Man of Sorrows - responses

Date of news: 25 March 2016

Fol. 178r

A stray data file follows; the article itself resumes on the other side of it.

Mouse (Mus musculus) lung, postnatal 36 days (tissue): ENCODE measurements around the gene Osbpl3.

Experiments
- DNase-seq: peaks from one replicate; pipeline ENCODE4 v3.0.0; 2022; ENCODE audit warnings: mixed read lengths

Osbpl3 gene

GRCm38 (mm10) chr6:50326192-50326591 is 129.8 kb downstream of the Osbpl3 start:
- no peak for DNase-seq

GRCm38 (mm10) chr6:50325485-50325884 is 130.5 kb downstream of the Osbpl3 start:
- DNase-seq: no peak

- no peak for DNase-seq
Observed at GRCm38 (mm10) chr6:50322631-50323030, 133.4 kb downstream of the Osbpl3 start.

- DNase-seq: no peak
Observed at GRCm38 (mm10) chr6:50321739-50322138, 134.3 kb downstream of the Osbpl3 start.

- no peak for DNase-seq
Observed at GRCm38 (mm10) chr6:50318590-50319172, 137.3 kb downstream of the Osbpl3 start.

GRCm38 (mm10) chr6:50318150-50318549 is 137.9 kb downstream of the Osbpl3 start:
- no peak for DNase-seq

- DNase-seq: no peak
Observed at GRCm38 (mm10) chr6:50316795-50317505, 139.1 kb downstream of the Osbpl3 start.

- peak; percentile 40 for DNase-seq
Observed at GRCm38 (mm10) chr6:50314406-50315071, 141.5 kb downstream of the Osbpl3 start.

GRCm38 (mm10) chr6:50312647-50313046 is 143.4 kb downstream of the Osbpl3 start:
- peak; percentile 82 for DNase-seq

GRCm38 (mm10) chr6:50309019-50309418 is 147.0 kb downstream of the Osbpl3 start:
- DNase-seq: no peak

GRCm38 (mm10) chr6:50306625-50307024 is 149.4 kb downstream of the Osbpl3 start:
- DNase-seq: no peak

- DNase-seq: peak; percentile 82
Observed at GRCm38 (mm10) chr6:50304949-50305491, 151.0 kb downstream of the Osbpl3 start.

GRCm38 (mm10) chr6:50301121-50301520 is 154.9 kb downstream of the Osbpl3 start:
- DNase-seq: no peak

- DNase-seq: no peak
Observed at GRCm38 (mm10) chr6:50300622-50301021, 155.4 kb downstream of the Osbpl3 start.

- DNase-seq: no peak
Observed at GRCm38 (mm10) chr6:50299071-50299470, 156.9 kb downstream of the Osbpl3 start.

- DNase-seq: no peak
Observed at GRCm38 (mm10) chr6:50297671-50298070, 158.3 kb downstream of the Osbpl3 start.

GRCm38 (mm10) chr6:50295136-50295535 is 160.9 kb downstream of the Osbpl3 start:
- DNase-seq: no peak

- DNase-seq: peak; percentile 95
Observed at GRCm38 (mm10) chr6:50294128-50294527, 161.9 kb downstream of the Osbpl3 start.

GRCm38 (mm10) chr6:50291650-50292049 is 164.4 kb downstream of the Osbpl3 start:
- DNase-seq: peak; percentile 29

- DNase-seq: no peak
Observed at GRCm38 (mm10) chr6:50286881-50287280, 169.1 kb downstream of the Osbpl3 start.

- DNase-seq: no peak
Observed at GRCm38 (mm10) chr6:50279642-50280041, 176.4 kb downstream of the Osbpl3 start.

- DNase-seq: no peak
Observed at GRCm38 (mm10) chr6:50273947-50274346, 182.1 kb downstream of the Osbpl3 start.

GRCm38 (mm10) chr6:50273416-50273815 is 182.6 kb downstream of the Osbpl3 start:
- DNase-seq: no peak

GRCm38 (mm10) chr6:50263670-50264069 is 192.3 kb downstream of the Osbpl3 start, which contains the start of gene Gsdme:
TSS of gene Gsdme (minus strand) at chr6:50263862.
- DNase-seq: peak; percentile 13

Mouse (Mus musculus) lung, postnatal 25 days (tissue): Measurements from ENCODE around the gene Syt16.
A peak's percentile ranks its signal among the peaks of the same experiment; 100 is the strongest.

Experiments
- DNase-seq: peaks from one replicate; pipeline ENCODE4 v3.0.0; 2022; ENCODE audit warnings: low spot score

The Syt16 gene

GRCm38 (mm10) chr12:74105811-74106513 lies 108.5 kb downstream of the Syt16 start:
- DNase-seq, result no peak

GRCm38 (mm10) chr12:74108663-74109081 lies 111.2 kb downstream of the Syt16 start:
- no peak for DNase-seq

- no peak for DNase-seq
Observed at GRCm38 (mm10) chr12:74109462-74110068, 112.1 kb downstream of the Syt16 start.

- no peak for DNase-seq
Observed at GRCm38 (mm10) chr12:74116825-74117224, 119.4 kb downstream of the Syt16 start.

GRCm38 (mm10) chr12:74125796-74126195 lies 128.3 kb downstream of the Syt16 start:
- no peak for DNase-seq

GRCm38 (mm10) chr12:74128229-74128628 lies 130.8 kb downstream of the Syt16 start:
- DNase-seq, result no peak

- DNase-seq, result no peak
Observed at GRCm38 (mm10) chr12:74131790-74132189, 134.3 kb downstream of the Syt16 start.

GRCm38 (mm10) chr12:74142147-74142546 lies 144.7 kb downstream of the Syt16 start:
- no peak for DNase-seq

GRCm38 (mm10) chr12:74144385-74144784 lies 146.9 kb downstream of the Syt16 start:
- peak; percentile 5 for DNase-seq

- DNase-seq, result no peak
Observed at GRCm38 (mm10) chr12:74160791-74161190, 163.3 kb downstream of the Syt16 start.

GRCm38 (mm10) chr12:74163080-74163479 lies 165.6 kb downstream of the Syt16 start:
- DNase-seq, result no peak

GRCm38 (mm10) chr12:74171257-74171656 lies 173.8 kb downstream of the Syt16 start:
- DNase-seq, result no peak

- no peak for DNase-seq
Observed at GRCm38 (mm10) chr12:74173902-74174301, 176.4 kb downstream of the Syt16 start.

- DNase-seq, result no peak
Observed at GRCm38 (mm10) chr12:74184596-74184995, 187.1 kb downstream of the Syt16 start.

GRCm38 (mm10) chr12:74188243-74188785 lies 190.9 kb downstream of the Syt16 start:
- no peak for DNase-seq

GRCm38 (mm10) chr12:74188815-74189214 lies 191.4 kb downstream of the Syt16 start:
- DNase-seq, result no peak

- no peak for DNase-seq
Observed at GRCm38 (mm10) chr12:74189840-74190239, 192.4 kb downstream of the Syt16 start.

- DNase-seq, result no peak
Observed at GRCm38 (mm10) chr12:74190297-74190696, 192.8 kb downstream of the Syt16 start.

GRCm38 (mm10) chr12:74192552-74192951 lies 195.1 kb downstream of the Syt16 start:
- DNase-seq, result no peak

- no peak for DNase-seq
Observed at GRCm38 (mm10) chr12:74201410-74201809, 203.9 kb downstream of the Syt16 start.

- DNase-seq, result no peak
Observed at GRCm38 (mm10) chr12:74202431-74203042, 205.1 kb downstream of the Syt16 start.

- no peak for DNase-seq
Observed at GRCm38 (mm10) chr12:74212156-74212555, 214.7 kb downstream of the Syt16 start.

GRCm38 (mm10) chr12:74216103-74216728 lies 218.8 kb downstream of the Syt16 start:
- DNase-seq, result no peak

The Man of Sorrows is a devotional image detached from the narrative of Christ’s Passion in which he shows his wounds from an open grave. Usually Christ is depicted alone, but sometimes he is supported by angels. In this miniature he is being held by his mother Mary. The background shows people and instruments that played a part in the Passion of Christ: the tray with silver coins, the sword and the halberd all point Judas’ betrayal and his arrest by the Pharisees. Peter, who denounced Christ three times before the cock crowed, is in the upper left corner; the red cockerel is sitting on the cross. The other faces belong to the judges in front of whom Christ had to stand trial. Saint Veronica’s veil - upon which an impression of Christ’s face was left after she used it to wipe the sweat from his brow - is depicted as well. The whipping post, whip and fist symbolise the flagellation; the hammer, axe, ladder, sponge and pair of tongs point to the crucifixion. The three dice that the soldiers used to play for Christ’s purple cloak are spread throughout the picture, and the three golden pots in front of the tomb contain the ointment the three Marys carried to the grave to anoint the body of Christ.